This document seems to have come down in a sort of no-man’s-land—not quite standards, not quite a testing guide, definitely not a full-fledged curriculum guide, and arguably too long and complex to be used easily alongside state-mandated and local materials.
The concluding section, which lays out sample questions and a sample test format (pp. 81–124), is of obvious use and importance and is, one suspects, the part that teachers will most rely upon. It is in the “curriculum framework” (pp. 9–80) that potential problems arise. The framework’s opening unit, on “historical thinking skills” (pp. 11–19), is a straightforward and useful overview of basic analytical concepts. The following section, on overarching “thematic learning objectives” (pp. 20–27), is more problematic, with issues and subjects sometimes arbitrarily divided between the various thematic headings. Still, the analytical questions, though extremely broad, are generally sensible; teachers may well find them helpful, especially in preparing students to answer the exam’s essay questions.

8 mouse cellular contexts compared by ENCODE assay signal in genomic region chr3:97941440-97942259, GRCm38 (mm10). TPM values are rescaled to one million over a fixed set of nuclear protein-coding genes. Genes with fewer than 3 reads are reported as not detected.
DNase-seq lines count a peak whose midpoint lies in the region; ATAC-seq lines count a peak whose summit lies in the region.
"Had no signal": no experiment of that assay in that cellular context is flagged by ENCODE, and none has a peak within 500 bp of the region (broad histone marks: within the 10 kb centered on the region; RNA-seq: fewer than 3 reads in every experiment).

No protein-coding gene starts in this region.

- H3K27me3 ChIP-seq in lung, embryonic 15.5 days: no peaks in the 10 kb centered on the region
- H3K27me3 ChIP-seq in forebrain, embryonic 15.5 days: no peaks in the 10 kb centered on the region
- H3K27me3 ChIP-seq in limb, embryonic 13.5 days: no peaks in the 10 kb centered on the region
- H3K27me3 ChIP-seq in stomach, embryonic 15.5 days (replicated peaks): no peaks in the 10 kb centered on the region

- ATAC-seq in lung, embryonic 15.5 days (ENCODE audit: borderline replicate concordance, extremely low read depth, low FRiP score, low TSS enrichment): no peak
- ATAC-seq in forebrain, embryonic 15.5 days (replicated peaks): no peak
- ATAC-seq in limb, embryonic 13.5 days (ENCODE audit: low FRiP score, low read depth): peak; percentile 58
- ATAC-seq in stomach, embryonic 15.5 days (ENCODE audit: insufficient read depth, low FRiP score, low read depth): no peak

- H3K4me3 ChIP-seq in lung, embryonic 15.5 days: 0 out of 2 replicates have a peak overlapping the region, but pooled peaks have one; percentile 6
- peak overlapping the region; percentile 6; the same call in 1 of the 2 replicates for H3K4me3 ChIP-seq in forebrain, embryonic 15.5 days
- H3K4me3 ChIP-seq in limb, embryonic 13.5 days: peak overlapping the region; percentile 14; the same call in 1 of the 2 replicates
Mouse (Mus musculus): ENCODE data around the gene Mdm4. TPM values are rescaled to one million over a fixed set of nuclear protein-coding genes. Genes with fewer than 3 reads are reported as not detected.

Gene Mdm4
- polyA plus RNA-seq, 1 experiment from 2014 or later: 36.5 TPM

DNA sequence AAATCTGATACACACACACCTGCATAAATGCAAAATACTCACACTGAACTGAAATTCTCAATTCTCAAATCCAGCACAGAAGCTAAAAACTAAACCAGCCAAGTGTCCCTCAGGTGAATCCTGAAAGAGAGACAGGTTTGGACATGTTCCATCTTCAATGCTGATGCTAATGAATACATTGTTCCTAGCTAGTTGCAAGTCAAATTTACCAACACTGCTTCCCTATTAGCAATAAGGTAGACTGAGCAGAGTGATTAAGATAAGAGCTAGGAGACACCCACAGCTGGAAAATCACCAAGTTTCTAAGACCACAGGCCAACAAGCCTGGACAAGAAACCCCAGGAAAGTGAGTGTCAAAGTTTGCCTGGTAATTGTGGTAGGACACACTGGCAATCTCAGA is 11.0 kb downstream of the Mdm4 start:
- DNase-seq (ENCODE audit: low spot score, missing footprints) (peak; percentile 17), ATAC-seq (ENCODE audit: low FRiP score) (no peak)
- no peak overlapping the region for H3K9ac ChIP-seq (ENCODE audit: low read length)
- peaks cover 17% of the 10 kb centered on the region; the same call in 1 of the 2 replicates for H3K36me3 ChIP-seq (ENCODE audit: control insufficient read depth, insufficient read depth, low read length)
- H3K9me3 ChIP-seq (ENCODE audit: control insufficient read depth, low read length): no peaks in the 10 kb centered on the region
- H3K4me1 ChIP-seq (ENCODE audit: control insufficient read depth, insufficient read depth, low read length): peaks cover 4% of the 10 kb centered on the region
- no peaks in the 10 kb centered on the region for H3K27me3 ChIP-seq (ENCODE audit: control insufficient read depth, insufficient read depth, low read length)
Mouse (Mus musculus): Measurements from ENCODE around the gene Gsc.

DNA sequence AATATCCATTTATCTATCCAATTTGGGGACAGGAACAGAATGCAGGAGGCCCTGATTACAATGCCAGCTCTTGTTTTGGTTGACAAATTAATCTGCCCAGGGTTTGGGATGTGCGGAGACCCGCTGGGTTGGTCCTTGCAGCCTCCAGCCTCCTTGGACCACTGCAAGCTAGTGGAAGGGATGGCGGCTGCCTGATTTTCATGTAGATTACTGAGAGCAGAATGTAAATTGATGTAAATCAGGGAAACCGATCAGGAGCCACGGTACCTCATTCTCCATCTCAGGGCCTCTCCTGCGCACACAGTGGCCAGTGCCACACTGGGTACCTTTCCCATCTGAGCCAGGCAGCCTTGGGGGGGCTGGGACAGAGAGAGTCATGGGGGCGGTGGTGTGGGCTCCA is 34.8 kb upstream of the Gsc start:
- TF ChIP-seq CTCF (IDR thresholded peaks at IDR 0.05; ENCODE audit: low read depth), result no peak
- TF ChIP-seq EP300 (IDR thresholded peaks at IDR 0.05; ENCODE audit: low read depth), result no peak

The main section of the curriculum framework, the “concept outline” (pp. 28–80), certainly reads like a standards document, even though it isn’t meant to be one. Assertions that “teachers have the flexibility to use” the various but sparse examples seem to suggest that the document is dictating core course content as standards must do—yet those examples are so spotty that they don't do the job. The College Board rightly points out that this document will be used in conjunction with local curricula and detailed textbooks, which will supply the specifics to match the guide’s concept headings…in which case, why include such erratic examples at all?
Many of the concept outline’s broad headings, laying out key issues in the various historical periods, are intelligent and substantively solid. The recognition of the British colonies’ increasing Anglicization in the eighteenth century, for instance, is both unusual and welcome. A strong item on the ideas behind early state constitutions and the Articles of Confederation touches on key but often-neglected points. Yet such headings could arguably be more useful as a guide to exam coverage without the patchy, inconsistent, and visually intrusive optional examples. There are also odd gaps. Why, for instance, refer specifically to Washington’s 1796 Farewell Address but not directly invoke the crucial role of his administration in shaping the new American government? Some key political ideas, such as why Americans rejected Parliamentary taxation, are skimped.